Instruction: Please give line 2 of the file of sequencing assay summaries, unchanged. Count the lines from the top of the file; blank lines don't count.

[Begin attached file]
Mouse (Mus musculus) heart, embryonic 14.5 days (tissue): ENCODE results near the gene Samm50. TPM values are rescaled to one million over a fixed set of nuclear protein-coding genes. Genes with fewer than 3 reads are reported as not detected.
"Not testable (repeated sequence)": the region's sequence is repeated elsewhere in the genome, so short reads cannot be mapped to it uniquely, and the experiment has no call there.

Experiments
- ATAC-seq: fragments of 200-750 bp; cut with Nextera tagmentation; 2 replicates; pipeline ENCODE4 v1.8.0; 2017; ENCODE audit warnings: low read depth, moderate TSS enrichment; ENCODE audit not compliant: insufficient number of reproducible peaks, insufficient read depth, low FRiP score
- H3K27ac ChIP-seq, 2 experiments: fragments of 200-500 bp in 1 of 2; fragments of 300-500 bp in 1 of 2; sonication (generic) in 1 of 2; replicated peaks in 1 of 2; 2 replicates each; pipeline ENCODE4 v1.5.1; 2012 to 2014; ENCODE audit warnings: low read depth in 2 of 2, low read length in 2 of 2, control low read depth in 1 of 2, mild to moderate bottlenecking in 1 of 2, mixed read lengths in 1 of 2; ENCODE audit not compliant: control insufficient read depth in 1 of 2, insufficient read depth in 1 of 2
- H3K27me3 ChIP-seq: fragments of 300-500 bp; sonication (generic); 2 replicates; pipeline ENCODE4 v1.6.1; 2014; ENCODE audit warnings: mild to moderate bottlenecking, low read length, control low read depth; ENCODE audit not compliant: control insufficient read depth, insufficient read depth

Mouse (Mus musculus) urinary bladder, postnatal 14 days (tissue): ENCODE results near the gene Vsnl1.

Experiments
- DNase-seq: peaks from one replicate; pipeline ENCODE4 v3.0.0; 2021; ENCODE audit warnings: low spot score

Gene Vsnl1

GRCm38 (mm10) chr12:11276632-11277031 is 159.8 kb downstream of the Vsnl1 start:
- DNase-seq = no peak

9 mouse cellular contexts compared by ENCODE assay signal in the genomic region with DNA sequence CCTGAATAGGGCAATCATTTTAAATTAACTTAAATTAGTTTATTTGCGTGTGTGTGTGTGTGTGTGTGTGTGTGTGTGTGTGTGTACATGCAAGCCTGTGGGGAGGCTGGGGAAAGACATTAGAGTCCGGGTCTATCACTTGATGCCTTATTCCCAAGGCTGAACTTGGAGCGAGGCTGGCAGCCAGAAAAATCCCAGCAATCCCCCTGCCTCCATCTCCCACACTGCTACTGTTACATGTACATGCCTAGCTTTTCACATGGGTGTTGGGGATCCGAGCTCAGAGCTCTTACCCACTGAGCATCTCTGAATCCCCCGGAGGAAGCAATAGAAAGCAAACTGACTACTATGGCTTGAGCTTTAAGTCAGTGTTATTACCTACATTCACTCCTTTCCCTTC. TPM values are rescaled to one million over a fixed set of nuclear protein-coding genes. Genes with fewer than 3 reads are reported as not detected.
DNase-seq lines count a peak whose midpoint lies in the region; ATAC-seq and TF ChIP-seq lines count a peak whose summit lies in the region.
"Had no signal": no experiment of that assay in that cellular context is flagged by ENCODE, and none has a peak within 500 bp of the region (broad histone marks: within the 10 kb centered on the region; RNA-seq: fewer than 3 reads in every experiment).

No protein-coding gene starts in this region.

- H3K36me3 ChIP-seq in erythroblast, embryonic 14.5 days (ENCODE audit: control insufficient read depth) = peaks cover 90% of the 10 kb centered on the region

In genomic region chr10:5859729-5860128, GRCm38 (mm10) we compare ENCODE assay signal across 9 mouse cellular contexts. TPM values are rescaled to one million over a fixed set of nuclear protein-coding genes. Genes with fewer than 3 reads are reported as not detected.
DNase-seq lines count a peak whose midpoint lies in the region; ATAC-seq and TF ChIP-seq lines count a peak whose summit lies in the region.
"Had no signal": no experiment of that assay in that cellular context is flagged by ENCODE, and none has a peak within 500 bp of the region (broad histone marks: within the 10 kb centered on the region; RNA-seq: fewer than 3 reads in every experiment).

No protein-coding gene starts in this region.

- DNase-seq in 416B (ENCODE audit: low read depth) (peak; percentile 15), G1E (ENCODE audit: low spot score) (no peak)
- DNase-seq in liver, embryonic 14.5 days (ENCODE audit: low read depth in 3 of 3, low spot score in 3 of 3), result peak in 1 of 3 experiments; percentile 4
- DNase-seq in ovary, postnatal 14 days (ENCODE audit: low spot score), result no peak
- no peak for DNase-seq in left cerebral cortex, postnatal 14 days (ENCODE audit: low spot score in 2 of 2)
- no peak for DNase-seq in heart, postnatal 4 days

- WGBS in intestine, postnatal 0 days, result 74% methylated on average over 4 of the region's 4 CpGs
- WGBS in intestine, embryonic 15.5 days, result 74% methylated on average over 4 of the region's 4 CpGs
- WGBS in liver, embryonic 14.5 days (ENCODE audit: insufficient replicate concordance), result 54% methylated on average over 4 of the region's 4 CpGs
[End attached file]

"Not testable (repeated sequence)": the region's sequence is repeated elsewhere in the genome, so short reads cannot be mapped to it uniquely, and the experiment has no call there.